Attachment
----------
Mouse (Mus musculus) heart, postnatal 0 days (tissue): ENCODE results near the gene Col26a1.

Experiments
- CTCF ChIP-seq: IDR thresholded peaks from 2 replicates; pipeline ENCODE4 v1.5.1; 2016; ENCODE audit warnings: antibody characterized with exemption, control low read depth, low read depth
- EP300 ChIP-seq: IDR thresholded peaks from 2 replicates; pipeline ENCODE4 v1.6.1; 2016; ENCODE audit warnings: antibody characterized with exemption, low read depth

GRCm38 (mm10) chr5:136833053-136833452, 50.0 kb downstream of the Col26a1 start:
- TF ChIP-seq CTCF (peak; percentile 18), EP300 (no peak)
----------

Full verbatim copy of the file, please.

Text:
Mouse (Mus musculus) heart, postnatal 0 days (tissue): ENCODE results near the gene Col26a1.

Experiments
- CTCF ChIP-seq: IDR thresholded peaks from 2 replicates; pipeline ENCODE4 v1.5.1; 2016; ENCODE audit warnings: antibody characterized with exemption, control low read depth, low read depth
- EP300 ChIP-seq: IDR thresholded peaks from 2 replicates; pipeline ENCODE4 v1.6.1; 2016; ENCODE audit warnings: antibody characterized with exemption, low read depth

GRCm38 (mm10) chr5:136833053-136833452, 50.0 kb downstream of the Col26a1 start:
- TF ChIP-seq CTCF (peak; percentile 18), EP300 (no peak)